On Saturday morning, August 10, 1991, Chawee Borders and her sister Somjit went to the monastery to cook food for monks, the most basic Thai devotional practice. She was late. Approximately 2,500 years ago the Buddha ruled in the Vinaya that monks cannot eat after 11 a.m. As she rushed to the kitchen and began to cook, Chawee noticed the orange-clothed figures lying in a circle on the floor. They were sleeping late, she thought, as she began to cook. Perhaps they were new monks who had arrived late the night before. Then she considered that something else was amiss. She left her sister cooking in the kitchen in order to take a closer look, and she saw that one monk was lying with his body touching the body of a nun, a serious offense according to the Vinaya. Somjit came out and saw the blood. The six monks, a nun, a novice, and a layman were not sleeping but dead—a few hours earlier they had been herded from their beds by grapeshot fired at them, forced to kneel down, and executed by assailants wearing latex gloves. Chawee pulled Somjit, who was screaming, by the arm out of the wat to a neighbor to call the police.
Although Carol Alteneder had lived next to the temple for three years, it took the tragedy to throw Chawee and Somjit into contact with her. In the past she had called the police when she saw the monks working on temple property, mistaking their orange robes for the dress of prisoners from the Arizona penitentiary. Over the next week, Thais would be forced to deal with the world of mainstream Americans who had jostled them and then passed on down the road, with the car radio tuned to a different station.
America had always been strange to them. In America people passed each other on the street and didn’t smile, while in Thailand even people who never met addressed each other by family names—sister, brother, mother, or uncle. They made money and put on weight and also built a temple. They sent to Thailand for monks to live in it. Amid the feast of America, they wanted a Buddhist skeleton present to remind them that deep down all is impermanent, marked by suffering, and empty. Now dazed and terrified, they were too polite to evade the reporters who descended on them and who thought that monks wore gold jewelry or that the gilt concrete statue of the Buddha in the temple was solid gold.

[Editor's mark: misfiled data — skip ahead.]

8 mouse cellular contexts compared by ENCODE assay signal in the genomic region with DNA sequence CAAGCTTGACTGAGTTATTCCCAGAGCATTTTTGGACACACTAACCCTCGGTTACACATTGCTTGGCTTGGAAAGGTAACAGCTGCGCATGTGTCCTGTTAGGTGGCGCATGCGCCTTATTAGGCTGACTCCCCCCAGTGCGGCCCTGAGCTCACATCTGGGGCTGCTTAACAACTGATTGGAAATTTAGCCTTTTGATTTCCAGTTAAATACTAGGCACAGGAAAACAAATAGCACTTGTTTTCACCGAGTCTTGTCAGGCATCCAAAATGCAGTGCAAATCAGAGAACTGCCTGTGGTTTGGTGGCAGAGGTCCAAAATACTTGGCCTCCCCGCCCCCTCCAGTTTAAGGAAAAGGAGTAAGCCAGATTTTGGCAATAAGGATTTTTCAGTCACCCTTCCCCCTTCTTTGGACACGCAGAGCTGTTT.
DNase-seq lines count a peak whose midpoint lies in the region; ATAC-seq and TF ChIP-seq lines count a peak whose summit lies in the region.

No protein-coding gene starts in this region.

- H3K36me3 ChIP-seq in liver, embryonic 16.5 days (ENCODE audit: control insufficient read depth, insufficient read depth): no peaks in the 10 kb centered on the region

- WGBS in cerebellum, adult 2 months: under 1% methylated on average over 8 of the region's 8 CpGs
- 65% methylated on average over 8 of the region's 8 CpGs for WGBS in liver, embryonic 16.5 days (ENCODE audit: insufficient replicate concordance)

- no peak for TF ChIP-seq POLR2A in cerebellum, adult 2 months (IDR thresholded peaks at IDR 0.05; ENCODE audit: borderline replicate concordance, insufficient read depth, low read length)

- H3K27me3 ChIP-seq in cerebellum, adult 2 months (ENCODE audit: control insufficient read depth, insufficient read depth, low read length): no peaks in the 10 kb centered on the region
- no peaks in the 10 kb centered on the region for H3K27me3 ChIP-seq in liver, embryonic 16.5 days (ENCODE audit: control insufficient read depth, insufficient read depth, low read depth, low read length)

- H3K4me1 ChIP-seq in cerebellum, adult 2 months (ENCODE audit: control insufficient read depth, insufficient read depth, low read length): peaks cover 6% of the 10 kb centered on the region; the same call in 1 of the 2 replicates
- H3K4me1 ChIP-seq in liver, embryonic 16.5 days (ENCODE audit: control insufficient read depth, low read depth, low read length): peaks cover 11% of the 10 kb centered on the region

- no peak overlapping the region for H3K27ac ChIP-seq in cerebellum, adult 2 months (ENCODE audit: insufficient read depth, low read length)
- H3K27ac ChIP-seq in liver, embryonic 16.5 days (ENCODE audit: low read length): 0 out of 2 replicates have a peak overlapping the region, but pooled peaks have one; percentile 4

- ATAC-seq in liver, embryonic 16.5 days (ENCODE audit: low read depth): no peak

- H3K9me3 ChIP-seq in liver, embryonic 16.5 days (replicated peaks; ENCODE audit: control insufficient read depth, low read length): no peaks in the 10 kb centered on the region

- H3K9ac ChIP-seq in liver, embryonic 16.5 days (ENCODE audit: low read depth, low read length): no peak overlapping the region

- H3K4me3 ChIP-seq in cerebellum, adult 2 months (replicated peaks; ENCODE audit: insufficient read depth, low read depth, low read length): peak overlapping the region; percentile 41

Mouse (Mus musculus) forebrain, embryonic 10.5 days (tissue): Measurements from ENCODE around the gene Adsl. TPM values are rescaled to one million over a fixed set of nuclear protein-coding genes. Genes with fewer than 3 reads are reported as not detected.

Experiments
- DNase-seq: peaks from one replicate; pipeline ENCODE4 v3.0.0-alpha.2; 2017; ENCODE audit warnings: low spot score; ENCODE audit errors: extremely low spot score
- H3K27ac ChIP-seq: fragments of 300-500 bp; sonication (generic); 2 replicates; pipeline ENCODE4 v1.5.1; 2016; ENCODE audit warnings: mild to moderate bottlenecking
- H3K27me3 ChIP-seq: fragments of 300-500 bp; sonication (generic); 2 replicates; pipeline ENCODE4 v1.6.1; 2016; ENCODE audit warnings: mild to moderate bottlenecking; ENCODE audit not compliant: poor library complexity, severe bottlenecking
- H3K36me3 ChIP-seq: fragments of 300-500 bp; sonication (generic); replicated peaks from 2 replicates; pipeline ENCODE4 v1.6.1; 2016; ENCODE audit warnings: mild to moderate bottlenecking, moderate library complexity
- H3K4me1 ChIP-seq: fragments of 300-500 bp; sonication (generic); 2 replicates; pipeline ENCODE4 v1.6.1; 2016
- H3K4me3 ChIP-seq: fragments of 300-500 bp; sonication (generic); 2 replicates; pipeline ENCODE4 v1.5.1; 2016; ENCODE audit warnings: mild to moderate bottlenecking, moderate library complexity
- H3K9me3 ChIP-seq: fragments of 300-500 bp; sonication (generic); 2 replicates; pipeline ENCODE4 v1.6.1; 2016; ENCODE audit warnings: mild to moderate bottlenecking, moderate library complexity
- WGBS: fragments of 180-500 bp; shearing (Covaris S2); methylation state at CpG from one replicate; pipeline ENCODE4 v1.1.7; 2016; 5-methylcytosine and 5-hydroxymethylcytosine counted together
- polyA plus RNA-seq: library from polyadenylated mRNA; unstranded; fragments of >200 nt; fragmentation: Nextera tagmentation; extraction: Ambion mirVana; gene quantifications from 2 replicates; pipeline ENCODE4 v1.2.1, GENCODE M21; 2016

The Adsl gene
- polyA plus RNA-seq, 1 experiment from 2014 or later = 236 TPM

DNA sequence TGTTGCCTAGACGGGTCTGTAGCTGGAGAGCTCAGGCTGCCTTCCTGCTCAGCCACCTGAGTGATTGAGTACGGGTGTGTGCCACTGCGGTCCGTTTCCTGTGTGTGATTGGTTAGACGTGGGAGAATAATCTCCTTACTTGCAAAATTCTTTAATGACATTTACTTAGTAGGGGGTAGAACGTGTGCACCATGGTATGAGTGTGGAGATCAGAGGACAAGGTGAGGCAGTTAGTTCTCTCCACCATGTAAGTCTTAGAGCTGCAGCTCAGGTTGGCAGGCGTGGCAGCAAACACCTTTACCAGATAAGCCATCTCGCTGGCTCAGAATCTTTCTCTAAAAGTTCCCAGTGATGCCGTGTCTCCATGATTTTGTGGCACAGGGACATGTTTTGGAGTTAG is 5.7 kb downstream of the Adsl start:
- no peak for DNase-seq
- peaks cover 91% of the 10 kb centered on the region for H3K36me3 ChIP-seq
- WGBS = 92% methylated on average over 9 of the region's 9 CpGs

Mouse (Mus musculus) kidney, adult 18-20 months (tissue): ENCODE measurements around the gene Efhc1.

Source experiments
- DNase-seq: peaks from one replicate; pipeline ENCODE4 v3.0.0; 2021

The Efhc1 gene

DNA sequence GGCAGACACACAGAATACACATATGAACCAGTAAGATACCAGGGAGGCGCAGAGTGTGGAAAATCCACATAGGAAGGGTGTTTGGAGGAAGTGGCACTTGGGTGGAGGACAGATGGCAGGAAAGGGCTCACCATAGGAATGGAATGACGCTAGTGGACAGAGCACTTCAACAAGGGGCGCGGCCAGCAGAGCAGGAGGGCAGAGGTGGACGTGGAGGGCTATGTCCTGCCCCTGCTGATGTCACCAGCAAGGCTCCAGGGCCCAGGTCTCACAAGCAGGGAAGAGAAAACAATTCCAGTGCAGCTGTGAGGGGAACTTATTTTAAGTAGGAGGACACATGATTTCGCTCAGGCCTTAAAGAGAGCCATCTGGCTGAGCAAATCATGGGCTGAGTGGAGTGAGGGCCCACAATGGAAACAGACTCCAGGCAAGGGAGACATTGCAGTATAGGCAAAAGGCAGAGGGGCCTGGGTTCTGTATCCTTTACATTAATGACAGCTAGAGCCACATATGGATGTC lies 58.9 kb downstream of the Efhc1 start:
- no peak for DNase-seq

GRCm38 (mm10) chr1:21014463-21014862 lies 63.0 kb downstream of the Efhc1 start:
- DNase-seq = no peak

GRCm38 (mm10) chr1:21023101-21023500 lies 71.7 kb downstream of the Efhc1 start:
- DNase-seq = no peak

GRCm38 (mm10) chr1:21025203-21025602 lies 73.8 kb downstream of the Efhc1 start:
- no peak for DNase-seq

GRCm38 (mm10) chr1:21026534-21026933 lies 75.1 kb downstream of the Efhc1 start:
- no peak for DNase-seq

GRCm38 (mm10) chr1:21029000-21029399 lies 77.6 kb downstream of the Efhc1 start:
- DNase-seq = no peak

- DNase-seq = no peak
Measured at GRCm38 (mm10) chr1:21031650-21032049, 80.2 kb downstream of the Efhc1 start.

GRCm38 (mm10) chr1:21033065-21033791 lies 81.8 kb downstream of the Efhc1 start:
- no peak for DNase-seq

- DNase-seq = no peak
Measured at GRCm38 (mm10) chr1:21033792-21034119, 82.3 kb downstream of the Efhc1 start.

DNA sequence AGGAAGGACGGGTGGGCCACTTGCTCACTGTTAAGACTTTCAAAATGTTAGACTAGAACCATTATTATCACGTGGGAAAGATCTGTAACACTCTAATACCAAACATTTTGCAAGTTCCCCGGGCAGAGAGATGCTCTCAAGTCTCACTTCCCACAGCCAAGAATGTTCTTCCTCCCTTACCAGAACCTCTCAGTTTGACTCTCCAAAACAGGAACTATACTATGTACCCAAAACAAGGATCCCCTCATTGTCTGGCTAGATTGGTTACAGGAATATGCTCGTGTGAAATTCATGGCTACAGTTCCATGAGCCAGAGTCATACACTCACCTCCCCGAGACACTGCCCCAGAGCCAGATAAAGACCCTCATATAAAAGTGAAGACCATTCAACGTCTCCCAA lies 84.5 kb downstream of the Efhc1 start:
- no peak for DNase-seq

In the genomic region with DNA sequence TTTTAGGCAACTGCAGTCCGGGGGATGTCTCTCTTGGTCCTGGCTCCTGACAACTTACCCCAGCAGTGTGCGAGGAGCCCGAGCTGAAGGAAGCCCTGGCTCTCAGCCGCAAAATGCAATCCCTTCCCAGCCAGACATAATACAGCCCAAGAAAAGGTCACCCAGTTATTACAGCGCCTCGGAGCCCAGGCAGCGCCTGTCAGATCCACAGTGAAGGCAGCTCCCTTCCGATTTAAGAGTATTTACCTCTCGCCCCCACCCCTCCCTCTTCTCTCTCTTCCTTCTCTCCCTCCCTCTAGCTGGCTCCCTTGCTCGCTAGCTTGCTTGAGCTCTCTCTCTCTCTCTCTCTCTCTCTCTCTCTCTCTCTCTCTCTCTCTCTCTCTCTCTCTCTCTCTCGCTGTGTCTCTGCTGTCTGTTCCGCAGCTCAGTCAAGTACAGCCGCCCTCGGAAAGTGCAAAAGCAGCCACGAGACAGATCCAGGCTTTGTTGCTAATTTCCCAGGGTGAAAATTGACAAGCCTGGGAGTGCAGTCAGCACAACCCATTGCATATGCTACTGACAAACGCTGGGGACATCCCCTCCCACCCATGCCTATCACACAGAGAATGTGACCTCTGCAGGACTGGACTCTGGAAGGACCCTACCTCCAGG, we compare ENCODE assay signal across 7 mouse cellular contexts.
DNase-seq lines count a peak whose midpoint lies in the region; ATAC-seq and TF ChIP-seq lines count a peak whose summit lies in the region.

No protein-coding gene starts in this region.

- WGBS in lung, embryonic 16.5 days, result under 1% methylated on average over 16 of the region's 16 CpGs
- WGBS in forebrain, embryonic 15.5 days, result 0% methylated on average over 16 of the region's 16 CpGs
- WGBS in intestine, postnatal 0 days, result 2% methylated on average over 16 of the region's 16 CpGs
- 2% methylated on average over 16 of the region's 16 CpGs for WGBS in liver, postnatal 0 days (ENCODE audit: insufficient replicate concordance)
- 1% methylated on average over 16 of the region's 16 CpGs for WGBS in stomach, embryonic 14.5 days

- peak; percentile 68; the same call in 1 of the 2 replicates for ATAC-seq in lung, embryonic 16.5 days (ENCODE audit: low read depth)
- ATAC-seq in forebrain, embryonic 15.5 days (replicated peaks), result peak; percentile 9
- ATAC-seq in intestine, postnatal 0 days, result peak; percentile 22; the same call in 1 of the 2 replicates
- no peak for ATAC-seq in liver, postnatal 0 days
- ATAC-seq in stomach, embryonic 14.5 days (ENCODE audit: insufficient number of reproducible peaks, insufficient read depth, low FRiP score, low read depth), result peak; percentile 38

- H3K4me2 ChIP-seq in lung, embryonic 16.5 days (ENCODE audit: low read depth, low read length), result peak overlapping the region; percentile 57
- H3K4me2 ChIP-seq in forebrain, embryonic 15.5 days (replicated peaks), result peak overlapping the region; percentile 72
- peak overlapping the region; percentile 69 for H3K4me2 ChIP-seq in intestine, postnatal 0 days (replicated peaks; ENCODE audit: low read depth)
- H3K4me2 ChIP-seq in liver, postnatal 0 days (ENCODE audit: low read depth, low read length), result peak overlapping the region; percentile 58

For six days the Thais made the 15-mile journey from downtown Phoenix to the temple in the middle of a cotton field, and for six days they were turned back while the sheriff’s men searched inside for clues. The bodies were taken to the morgue, and it eventually cost the Thai community $30,000 to reclaim them. “In my village when a monk died we put poison herbs in the body’s mouth, and the spirit returned and told the monk who killed him. Here they won’t let us touch the bodies,” said Patrida Hempimarman, a waitress at the Spicy Thai Restaurant.
“I don’t know. I don’t understand. I don’t believe,” said Rattyaporn Phrapatpana, a Thai woman studying for a business degree in Phoenix, in response to the slayings. It was incomprehensible to the Thais that anyone would think to make monks, who are prohibited from holding money by the Vinaya, a target of robbery. On September 13, 1991, the Maricopa County sheriff’s office arrested five men for the crimes. They said the five men, three of whom were later indicted by the grand jury, came from a high-crime neighborhood in Tucson, drove to Phoenix where they bought marijuana and crack, and then ransacked the temple looking for a cache of money. Then, according to the police, they executed the nine people one by one, perhaps to find what they believed were the temple’s treasures or perhaps in anger at not finding any. Before they left, they stole two CD players, a camera, and two rings, and they carved the word blood, the name of the gang, on a piece of temple wall. Some speculated that they had been to the temple before and knew about the $5,900 in temple funds—$900 from community contributions and $5,000 left over from an account to host fifty Thai monks visiting the United States.
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